• Buy your Festival tickets now from The Brewery, Kendal - www.breweryarts.co.uk 

• For all events information visit the Lakes International Comic Art Festival web site: www.comicartfestival.com | Find the Lakes International Comic Art Festival on Facebook | Follow the Festival on Twitter @comicartfest

• Visit LU News for the latest Lancaster University news


• Follow Lancaster University on @lancasteruni   

• More information about Benoît Peeters at www.benoitpeeters.net | www.altaplana.be

This event is presented by Lancaster University & Supported by Wallonie-Bruxelles International

Sunday, 4 September 2016

Lancaster War Mysteries: Whatever Happened to All Our Railings?

Donated for the war effort: Williamson Park's railings. Photo courtesy Andrew Reilly
A tour around Lancaster, delving into its history, is always interesting - sometimes for what isn't there, rather than what is.

A case in point is the many places where you'll see place where iron railings were once placed - but have now long gone, such as Williamson Park. Not the victim of some modern-day theft, similar to the stealing of public works of art, but the consequence of a genuine public effort to support the fight against the Nazis during World War Two on the home front... that was, perhaps, a little misguided.

First, a bit of a history lesson. When Winston Churchill became Prime Minister in 1940, he installed press baron Lord Beaverbrook (owner of the Daily Express) as the Minister for Aircraft Production.
It was Beaverbrook's responsibility to provide the desperately needed raw materials to help build the Spitfires and Hurricanes, and one way used was to requisition the 19th century iron railings and gates surrounding many of the cemeteries, parks and squares in Britain's towns and cities.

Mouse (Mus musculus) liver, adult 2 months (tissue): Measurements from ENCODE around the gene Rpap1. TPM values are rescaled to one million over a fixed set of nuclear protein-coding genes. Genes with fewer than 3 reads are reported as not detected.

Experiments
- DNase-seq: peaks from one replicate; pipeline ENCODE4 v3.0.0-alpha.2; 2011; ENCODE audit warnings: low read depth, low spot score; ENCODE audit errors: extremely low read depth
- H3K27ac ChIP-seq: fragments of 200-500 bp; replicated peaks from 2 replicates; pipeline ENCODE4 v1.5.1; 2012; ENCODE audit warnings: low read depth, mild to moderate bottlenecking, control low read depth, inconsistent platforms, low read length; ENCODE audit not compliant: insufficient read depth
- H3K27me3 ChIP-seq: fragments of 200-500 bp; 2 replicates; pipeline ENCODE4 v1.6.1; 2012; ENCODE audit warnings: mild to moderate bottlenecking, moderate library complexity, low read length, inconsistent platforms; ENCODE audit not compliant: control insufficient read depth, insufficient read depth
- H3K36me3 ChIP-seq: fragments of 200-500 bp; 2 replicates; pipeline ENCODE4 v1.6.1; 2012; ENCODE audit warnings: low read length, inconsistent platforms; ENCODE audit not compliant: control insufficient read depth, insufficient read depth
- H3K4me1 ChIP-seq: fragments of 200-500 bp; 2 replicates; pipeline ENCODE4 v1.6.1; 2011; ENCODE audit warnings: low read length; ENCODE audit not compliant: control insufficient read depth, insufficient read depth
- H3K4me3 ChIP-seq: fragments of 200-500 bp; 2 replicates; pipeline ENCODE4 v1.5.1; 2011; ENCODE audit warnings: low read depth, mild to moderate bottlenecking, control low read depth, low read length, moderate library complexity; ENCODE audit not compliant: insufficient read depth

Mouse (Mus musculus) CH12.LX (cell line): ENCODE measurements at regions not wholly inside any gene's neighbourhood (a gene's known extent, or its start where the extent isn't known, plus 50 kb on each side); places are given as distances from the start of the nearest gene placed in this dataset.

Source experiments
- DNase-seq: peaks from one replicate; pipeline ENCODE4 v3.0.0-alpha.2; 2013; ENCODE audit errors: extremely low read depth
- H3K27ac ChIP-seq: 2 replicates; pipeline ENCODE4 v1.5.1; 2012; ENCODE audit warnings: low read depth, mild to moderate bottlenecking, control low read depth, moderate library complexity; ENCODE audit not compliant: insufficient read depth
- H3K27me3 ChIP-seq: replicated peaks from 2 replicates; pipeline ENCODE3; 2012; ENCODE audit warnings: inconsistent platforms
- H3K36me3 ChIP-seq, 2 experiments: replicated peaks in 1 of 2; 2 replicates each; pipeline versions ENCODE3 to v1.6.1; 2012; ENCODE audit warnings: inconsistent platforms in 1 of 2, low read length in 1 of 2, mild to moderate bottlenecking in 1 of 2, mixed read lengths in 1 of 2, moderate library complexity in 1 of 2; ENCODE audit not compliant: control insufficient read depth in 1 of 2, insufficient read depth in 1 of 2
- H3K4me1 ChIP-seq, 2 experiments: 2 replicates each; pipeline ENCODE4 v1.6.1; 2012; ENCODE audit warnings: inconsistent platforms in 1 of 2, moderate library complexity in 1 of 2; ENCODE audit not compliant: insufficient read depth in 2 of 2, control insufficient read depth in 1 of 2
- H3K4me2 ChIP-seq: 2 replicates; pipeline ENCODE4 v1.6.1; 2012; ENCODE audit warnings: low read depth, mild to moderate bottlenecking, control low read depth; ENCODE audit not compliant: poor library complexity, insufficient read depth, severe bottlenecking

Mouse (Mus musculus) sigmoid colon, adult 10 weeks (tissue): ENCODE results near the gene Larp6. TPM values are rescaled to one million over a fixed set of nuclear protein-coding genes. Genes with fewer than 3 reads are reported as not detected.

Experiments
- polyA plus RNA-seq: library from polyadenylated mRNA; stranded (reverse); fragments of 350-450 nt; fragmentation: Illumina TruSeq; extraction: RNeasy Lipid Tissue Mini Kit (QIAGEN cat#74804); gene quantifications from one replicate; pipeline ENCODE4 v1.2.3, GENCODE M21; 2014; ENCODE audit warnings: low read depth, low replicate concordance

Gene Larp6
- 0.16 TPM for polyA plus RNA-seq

In 1941 the government passed an order compulsorily requisitioning all post-1850 iron gates and railings for the war effort, with a few exceptions made for items of particular historic interest, usually elaborate gates.





All 'unnecessary' railings from public buildings, parks and private dwellings were removed to assist the war effort. The only let-out, as noted here, was to be on the grounds of safety or artistic or historic merit, the latter referring to those railings dating from before 1820.

Protests to save some were not entirely unsuccessful: one lone vicar in Southwark lost his church railings, but not his gates after much correspondence.



Collecting aluminium at Middle Street School, 1940. Photo courtesy Andrew Reilly

Removal of the guns from Lancaster Castle during World War Two. Photo courtesy Andrew Reilly

Locally, railings around Lancaster's Willimason Park were one casualty of the drive, as were railings in residential streets such as Dale Street, Dorrington Road, Derwent Road, Baker Street, Skerton and elsewhere

So did Bulk Mission and even the walls surrounding Lancaster Castle - and even its guns.


Used for Home Guard grenade practice - a World War One tank that used to reside outside Lancaster Castle. Courtesy Andrew Reilly